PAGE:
The Trade Marks guide provides expert legal commentary on key issues for businesses. The guide covers the important developments in the most significant jurisdictions.
Last Updated March 01, 2019
Trade Mark Trends and Developments
It has become increasingly clear that trade-mark law is played on a global chessboard. The internet now reaches virtually all corners of the globe, and social media platforms have made international recognition of new brands far easier to achieve. With the simple click of a button, a brand with a social media account can push an advertisement to millions of people all over the world without paying for traditional advertising mediums. This has changed the game.
The relatively easy access to global advertising and branding, combined with the constant need to create new brands and products to keep up with the ever-changing desires of consumers worldwide, means that finding a unique brand name is more challenging than ever. In light of the risk that a foreign company will develop a similar brand independently in its region, it has become increasingly important to secure rights internationally where practicable. From the beginning of planning an important product, brands are often now encouraged to file in foreign jurisdictions to ensure that they can maintain their trade-mark rights as they expand. See eg, http://www.compumark.com/press-releases/china-course-overtake-usa-worlds-leading-source-foreign-trademark-applications-2020/ (The number of US trade-mark applications made by Chinese brands has increased by 800% since 2014). This has led to a continued increase in trade-mark applications worldwide. See eg, https://www.gov.uk/government/publications/trends-at-uk-intellectual-property-office-1995-to-2017 (30% spike in trade-mark applications between 2016 and 2017 in the UK Intellectual Property Office). Certain jurisdictions have made this even easier by allowing trade-mark applications without an initial demonstration of use. See eg, https://laws-lois.justice.gc.ca/eng/acts/T-13/ (removing declaration of use requirement for Canadian trade-mark applications).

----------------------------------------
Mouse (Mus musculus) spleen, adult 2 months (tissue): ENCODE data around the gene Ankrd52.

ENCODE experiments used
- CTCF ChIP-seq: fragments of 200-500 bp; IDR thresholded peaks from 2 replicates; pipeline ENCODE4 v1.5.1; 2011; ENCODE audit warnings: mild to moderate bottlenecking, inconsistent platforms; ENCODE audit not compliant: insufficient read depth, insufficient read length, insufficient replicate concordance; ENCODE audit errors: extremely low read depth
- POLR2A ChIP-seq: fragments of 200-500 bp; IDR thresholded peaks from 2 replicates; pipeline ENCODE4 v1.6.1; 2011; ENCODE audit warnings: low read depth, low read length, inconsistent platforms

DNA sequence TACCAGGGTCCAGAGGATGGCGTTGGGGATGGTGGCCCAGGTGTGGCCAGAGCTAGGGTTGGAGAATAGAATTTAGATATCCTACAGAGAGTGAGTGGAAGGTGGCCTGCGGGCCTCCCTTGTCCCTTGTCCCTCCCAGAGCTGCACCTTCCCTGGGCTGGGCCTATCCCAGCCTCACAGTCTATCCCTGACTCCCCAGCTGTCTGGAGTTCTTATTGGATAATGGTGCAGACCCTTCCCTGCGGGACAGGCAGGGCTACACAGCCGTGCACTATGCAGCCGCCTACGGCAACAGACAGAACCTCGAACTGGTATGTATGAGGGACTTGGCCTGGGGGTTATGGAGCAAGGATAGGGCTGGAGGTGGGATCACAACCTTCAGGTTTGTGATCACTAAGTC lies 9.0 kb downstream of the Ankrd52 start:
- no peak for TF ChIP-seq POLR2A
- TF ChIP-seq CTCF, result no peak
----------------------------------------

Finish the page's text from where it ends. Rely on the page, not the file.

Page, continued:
Unsurprisingly, courts have also been impacted by this change. The constant influx of new products and brands in the market is followed closely by more opportunities for trade-mark litigation. When trade-mark litigation then commences, courts must assess whether modern consumers are sophisticated enough to determine whether differences in logos, marketing, or services will be sufficient to defuse a likelihood of consumer confusion. On the one hand, in a market with perhaps dozens of similar marks for similar services operating online, consumers may be overwhelmed and unable to distinguish between them. On the other hand, with increasing brand proliferation, consumers may be more brand-aware and sophisticated than they have been in the past. Only time will tell what impact these changes will have on courts’ analyses of likelihood of confusion.
In other words, it is more important than ever, as this very book reflects, for lawyers across the globe to work together to resolve trade-mark issues.